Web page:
THE IRISH CHIEFS AND CLANS IN ARMAGH

From Irish Pedigrees; or the Origin and Stem of the Irish Nation by John O'Hart

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THAT part of Orgiall, afterwards forming the county Armagh, was possessed partly by the families of O'Hanlon and MacCann, and partly by those of O'Neill, O'Larkin, O'Duvany or O'Devany; and O'Garvy, of the Clan-na-Rory, who, according to O'Brien, possessed the Craobh Ruadh [Creeveroe] or the territory of the famous Red Branch Knights of Ulster; O'Hanratty or Enright, of Hy-Meith-Macha;[1] and O'Donegan, of Breasal Macha. [2] Ancient Orgiall included the territory embraced in the present counties of Tyrone and Derry; but of that territory the Clan Colla were gradually dispossessed by the race of Owen (son of Niall of the Nine Hostages), from whom it derived the name Tir-Owen.

The native chiefs held their independence down to the reign of Elizabeth, when Armagh was formed into a county, A.D. 1586, by the Lord Deputy, Sir John Perrott.

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NOTES

[1] Hy-Meith-Macha: The descendants of Muireadach Meith, son of Iomchadh [Imcha], who was a son of Colla-da-Chrioch, were called Hy-Meith or Ui-Meith. There were two territories of this name in the Kingdom of Orgiall: one called sometimes Ui Meith-Tire (from its inland situation), and sometimes Ui-Meith-Macha, from its contiguity to Armagh; and the other Ui-Meith Mara, from its contiguity to the sea. The latter was more anciently called "Cuailghne;" and its name and position are preserved in the anglicised name of "O'Meath," a district in the county Louth, comprising ten townlands, situate between Carlingford and Newry. The "Hy-Meith Macha" or "Hy Meith Tire" is a territory in the present county Monaghan, comprising the parishes of Tullycorbet, Kilmore, and Tehallan, in the barony of Monaghan. Of this territory the O'Hanrattys were the ancient chiefs, before they were dispossessed by the sept of the Mac Mathghamhna (or MacMahons); and Saint Maeldoid, the patron saint of Muckno, at Castleblayney, was of the same stock as the O'Hanrattys. That Saint Maeldoid, according to Colgan, was a lineal descendant of Colla-da-Crioch: "S. Maldodius de Mucknam, filius Fingini, filii Aidi, filii Fiachri, filii Fiachae, filii Eugenii, filii Briani, filii Muredachi, filii Colla-fochrioch (or Colla-da-Chrioch)." The Muintir Birn (some of whose descendants have anglicised their name Bruen), a district in the south of the barony of Dungannon, adjoining the territory of Trough in the county Monaghan, and Toaghie, now the barony of Armagh, were descended from the same progenitor as the Ui-Meith, namely, Muredach Meith, as above.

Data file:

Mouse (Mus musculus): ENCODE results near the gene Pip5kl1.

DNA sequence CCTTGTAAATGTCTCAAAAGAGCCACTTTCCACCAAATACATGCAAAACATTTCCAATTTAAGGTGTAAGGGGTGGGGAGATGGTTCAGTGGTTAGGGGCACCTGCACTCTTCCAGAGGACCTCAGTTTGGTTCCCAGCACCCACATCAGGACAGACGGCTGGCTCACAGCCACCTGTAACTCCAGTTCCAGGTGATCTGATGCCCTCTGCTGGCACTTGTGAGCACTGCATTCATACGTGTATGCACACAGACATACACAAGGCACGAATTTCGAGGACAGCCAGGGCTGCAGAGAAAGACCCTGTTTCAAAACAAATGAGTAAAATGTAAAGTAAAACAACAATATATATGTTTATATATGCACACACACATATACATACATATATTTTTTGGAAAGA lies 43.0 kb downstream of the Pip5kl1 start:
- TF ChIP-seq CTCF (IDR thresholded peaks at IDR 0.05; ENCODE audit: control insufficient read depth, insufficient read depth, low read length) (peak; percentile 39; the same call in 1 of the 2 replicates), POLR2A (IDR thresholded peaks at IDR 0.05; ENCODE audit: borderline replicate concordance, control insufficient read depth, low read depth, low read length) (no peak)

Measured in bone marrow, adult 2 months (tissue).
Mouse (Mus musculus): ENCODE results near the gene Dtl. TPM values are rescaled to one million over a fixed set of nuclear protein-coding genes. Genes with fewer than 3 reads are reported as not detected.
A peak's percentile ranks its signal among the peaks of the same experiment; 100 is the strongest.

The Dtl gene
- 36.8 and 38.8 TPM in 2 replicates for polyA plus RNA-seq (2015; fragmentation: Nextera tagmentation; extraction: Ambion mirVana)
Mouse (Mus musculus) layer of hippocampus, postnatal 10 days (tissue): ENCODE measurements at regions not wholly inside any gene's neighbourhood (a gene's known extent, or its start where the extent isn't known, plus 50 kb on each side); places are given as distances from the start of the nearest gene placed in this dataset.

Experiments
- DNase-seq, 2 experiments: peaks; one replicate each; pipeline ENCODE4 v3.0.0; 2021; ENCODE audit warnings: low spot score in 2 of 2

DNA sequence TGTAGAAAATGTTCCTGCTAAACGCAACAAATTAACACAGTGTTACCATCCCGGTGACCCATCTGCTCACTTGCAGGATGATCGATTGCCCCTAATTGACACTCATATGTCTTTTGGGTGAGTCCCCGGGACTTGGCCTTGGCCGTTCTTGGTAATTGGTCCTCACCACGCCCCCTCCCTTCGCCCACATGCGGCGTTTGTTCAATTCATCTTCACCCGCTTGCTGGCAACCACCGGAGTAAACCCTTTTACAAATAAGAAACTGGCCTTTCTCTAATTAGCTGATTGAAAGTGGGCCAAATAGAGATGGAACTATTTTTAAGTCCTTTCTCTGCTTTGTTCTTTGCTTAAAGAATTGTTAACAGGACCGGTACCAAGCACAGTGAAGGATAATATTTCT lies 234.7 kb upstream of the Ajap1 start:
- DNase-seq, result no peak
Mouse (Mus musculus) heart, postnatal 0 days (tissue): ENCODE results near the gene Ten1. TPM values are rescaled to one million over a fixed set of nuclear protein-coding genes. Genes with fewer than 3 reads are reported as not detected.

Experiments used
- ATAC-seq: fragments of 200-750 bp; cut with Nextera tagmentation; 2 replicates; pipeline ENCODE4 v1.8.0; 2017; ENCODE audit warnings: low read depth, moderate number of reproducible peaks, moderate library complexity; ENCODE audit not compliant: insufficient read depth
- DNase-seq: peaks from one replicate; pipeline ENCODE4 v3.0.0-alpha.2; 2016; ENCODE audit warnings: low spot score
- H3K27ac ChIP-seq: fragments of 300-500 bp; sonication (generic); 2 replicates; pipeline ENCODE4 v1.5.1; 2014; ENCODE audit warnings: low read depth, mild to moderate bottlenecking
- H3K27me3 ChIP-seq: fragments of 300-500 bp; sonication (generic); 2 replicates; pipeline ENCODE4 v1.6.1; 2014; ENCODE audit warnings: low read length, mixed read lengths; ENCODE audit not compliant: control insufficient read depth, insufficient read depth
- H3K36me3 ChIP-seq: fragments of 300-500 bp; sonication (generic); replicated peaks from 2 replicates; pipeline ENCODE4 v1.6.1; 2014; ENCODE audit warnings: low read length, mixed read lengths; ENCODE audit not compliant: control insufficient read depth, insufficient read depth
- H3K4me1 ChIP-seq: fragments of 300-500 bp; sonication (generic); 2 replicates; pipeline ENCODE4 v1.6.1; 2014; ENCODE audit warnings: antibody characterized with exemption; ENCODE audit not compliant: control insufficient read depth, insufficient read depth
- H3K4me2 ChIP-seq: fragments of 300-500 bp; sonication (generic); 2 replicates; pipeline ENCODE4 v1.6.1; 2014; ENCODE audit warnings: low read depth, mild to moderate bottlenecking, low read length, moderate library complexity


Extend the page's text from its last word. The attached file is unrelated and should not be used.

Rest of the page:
[2] Breasal Macha: This was the territory of the Ui-Breasal, or, as they were called, the Ui Breasal Macha; descended from Breasal, son of Felim, son of Fiachra Casan, son of Colla-da-Chrioch. In later ages this territory was more usually called Clann Breasal, anglicised "Clanbrazil" or "Clanbrassill." The tribe of O'Garvey were the ancient chiefs of this territory; but in more modern times it belonged to the MacCanns, who were descended from Rochadh, the son of Colla-da-Chrioch. This territory was on the south of Lough Neagh, where the Upper Bann enters that lake, and was co-extensive with the present barony of O'Neilland East, in the county of Armagh; and according to a map of Ulster made in the reign of Queen Elizabeth, or James the First, it would appear that, in the formation of the baronies, more than one territory was placed in that of O'Neilland. The fact is, that all the eastern part of the Kingdom of Orgiall, called "Oirthear," was occupied by septs of the race of Niallan: that district including the present baronies of East and West O'Neilland and also those of East and West Orior; for, the sept of O'h-Anluain (or the O'Hanlons), who possessed the two latter baronies, were descended from the aforesaid Niallan, another descendant of Colla-da-Chrioch.—Book of Rights.


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